Review of FDA July 2022 DSCSA Draft Guidance on Identifying Trading Partners
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Review of FDA July 2022 DSCSA Draft Guidance on Identifying Trading Partners

As we rocket towards the Event Horizon of the November 2023 DSCSA implementation deadline, industry and FDA are each figuring out how exactly the law will be implemented and complied with.  Fortunately, the FDA has answered the industry’s clarion call and recently released Draft Guidance that provides confirmation of many assumptions, and restates various aspects of the state of regulation:

    • How the DSCSA identifies and defines 5 basic business models – manufacturer, repackager, wholesale distributor, 3PL, and dispenser – in the prescription drug supply chain
    • Definition of authorized trading partners
    • Effect FDA proposed regulation

Insight on Regulation of Specific Business Models

The guidance additionally seeks to clarify how industry should identify trading partners and the regulation of more nuanced business models and product portfolios.

Manufacturer Establishments, Application Holder/Co-Licensed Partners and Affiliates

Although physical drug manufacturing sites are what individuals outside the industry would classify as “manufacturers,” those in industry are aware of the proliferation of the “virtual manufacturer” business model in recent decades. The guidance on Manufacturing Establishments squarely addresses the confusion by clarifying that Manufacturing Establishments are “authorized” if they have an FDA Establishment Registration, and that Application Holders/Co-Licensed Partners and Affiliates are each “authorized” even if they don’t have an FDA Establishment Registration as long as they are compliant with Section 510 and 582(b) of the FD&C Act.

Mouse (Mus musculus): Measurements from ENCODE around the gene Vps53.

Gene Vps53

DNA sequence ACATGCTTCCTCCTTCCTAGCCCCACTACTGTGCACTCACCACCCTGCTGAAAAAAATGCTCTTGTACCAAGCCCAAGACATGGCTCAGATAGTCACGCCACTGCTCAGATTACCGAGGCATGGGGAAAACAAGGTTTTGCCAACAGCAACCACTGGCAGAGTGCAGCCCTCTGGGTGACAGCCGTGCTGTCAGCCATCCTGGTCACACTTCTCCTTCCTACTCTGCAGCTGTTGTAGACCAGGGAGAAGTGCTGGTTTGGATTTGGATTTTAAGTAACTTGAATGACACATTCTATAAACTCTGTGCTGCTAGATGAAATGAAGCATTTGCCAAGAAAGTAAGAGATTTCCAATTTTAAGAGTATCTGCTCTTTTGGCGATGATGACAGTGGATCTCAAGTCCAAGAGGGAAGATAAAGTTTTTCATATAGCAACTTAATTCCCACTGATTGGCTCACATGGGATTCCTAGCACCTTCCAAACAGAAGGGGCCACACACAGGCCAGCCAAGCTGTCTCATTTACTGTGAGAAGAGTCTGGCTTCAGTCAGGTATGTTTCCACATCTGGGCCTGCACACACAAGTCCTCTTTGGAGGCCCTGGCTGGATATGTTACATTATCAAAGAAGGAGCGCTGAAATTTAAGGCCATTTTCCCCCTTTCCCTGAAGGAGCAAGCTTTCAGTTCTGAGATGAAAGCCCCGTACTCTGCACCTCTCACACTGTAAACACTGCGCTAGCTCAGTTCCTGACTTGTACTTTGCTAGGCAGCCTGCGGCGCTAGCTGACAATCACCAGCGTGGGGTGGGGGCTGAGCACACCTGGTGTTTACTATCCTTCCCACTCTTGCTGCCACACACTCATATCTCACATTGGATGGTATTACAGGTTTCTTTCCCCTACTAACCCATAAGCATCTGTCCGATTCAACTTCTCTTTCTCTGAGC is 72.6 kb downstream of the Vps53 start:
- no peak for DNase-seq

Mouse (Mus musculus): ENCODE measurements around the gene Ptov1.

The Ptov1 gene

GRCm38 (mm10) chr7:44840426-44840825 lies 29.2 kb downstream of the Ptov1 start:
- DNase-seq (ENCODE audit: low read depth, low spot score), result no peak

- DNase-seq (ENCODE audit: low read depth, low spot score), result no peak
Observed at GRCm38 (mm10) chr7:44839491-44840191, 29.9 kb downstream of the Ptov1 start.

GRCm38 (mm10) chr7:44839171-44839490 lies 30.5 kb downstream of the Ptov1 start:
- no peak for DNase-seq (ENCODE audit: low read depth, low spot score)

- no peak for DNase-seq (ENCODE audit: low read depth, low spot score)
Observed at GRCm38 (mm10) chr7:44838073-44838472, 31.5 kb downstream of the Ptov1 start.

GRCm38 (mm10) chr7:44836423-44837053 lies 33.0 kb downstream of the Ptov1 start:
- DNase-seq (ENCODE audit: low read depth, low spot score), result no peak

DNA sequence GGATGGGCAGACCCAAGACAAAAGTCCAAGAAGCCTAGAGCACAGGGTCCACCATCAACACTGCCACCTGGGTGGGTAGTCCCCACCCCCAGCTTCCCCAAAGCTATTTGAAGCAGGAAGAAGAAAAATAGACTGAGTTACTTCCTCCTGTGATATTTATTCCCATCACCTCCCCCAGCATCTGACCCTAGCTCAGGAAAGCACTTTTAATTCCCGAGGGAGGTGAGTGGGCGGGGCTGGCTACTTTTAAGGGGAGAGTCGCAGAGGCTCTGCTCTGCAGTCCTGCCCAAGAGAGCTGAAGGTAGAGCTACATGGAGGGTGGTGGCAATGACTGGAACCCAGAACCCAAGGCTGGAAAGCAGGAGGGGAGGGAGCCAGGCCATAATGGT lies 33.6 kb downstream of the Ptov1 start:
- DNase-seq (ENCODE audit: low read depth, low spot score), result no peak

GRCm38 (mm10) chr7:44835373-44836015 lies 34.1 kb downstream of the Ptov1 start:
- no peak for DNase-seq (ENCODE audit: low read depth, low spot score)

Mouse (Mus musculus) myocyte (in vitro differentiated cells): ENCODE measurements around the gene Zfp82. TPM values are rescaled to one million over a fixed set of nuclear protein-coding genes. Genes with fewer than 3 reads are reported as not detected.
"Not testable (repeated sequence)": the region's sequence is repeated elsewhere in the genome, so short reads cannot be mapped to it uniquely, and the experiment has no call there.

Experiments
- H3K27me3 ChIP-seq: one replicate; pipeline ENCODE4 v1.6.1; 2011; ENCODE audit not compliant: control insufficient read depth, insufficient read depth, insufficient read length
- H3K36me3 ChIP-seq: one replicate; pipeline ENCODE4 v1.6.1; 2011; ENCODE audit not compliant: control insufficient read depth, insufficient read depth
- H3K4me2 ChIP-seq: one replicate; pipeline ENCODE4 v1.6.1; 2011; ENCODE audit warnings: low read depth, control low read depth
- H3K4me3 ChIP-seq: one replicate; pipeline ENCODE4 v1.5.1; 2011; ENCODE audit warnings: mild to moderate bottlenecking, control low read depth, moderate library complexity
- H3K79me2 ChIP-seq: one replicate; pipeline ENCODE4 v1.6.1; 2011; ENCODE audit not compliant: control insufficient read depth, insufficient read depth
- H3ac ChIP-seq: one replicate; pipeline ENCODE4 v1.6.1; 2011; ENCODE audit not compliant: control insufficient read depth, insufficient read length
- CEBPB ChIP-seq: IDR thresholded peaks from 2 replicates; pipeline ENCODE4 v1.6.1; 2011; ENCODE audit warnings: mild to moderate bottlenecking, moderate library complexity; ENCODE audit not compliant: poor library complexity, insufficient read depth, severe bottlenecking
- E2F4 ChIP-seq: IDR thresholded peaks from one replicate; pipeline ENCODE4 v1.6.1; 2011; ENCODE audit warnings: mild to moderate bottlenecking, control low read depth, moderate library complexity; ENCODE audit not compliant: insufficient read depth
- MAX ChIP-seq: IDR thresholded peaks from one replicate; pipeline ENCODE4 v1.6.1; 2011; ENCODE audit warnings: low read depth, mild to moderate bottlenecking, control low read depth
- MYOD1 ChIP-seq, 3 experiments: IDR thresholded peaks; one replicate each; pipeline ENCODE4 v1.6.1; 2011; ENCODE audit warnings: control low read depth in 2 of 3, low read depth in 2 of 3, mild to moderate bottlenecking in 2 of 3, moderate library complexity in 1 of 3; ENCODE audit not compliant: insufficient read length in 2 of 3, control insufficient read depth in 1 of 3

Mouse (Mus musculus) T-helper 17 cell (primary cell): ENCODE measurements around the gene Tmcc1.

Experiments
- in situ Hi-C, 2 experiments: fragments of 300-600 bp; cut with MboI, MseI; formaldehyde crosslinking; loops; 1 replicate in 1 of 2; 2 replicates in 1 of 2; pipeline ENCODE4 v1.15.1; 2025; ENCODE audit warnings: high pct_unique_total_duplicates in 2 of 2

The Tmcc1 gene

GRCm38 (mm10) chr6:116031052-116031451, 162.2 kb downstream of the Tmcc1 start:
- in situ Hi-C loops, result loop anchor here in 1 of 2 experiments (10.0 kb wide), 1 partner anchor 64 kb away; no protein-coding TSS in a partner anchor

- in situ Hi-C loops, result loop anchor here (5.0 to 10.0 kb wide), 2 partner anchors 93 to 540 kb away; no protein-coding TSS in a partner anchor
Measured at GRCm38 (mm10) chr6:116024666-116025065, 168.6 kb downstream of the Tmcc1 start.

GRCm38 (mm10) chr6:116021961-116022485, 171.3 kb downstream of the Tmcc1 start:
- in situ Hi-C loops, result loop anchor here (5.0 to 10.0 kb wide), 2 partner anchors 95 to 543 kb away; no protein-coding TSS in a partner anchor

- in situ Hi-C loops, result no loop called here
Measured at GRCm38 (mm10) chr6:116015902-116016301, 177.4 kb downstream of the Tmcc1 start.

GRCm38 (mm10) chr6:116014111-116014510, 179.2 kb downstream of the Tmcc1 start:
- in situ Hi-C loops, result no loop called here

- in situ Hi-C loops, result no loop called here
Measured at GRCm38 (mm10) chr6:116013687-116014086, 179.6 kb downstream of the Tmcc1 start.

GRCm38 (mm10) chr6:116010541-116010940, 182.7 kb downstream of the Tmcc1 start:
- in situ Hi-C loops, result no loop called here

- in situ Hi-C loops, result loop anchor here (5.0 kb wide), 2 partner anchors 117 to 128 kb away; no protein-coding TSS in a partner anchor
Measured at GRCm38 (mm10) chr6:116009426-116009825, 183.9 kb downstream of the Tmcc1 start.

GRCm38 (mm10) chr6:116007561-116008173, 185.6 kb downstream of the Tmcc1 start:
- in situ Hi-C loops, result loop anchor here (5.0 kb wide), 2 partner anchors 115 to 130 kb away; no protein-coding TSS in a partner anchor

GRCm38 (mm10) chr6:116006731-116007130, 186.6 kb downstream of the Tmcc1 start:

Private Label Distributors (PLD)

A PLD seemingly straddles the line between a manufacturer and distributor as they both take ownership/direct the sale and physically receive/store/ship product under their own label, but don’t actually manufacture the product, nor hold the application approval for the product. The guidance clarifies that a PLD shall be regulated as a Manufacturer for DSCSA purposes.

Salvagers

The Salvager business model is one that not many are familiar with, even in industry. Salvagers are typically responsible for examining products that may have been subjected to improper storage conditions (e.g. smoke, fumes, temperature excursions, etc.), and identifying product suitable for returning to the supply chain. In the guidance, the FDA specifically exempts Salvagers from being defined as a manufacturer, but leaves the door open for qualification of other business models based on the potential additional activities of a Salvager (e.g. repackaging, wholesale, 3PL, etc.).

Third-Party Logistic Providers

Due to the intense focus 3PLs have begun to receive courtesy of the DSCSA, the FDA provides significant guidance on what activities do, and do not qualify as 3PL activities. In general, 3PLs are defined as entities that operate facilities that take possession of product on behalf of a trading partner at a consistent location, but do not take ownership of said product. FDA expressly excludes the following business activities from the definition of 3PL: Brokers, Solution Providers, Common Carriers, and Logistic or Administrative Services Contractors.

The most significant part of the Guidance is targeted at Returns Processors and Reverse Logistic Providers as the FDA excludes them from being regulated as 3PLs and WDDs so long as the product they handle does not make it back into the supply chain.

Dispensers

The FDA mostly reiterates what we consider to be common knowledge of regulation as dispensers (i.e. product transferred specifically for patient need is not wholesale distribution). However, the Guidance does expressly exclude dispenser-affiliated warehouses and distribution centers from being regulated as 3PLs and WDDs so long as the product they handle is not sold to another entity.

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